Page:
Every four years, Democrats go through a period of hand ringing. Will the Jewish vote turn out for Democrats – as usually is the case – or will that be the year that Republicans make inroads with the Jewish vote?
“There is not going to be a problem with the Democrats with the Jewish vote,” Democratic National Committee Chairman Howard Dean told leading Jewish Democrats.
Dean, addressing the National Jewish Democratic Council annual Washington conference, called this “crisis of confidence” a specious issue.
Democrats and the Jewish community’s core relationship based on a set of shared values – strong support for Israel, a sense of community, commitment to others, separation of church and state, support for health care, justice and the belief in science as a legitimate discipline – remains strong, he said.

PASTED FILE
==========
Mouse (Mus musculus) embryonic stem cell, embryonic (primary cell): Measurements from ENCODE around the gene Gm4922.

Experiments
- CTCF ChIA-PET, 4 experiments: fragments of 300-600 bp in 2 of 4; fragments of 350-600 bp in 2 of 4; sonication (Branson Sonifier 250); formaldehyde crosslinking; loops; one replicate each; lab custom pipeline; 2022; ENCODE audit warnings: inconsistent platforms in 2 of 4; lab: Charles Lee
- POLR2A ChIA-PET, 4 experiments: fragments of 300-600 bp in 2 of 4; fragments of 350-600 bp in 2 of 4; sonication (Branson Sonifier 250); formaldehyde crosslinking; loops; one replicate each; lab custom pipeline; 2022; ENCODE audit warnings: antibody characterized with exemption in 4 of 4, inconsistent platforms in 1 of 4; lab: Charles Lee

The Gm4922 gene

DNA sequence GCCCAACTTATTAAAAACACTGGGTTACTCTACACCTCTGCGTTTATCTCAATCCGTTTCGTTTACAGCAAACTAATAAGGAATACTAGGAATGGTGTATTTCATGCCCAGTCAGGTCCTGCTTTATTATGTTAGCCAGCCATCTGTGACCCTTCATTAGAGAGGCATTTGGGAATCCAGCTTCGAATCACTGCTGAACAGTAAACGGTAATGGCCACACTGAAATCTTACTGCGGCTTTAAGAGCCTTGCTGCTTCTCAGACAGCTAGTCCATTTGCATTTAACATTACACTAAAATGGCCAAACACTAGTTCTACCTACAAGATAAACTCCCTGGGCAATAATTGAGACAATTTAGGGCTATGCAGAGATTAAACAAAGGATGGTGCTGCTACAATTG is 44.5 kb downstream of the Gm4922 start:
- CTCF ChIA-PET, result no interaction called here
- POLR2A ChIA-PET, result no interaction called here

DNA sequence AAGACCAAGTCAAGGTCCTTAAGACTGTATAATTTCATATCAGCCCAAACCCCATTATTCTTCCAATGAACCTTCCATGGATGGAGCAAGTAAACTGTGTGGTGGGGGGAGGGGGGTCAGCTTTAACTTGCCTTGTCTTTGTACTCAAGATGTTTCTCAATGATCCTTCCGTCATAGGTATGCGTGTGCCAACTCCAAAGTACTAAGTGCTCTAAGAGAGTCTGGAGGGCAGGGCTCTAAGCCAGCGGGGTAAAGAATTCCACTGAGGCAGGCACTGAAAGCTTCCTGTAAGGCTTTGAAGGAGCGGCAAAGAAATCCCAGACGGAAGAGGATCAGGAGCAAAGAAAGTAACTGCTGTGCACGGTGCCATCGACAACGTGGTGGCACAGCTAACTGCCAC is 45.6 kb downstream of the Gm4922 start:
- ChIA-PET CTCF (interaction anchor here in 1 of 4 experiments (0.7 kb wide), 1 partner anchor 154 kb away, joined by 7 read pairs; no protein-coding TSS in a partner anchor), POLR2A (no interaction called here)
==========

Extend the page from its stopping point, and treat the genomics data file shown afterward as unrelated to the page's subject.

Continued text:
“Those values are passed on at the Passover table, they are passed on in Shul,” Dean said.
As for support for Israel: “We can go toe-to-toe with the Republicans on support for Israel. Actually, I think we’re smarter in terms of how we get there,” he said.
Democratic presidential candidate Barack Obama is doing a better job to bridge gaps with the Jewish community and other groups, including Evangelical Christians by emphasizing areas of agreement. Among those Dean cited was addressing concerns about global climate change, poverty and genocide in Darfur.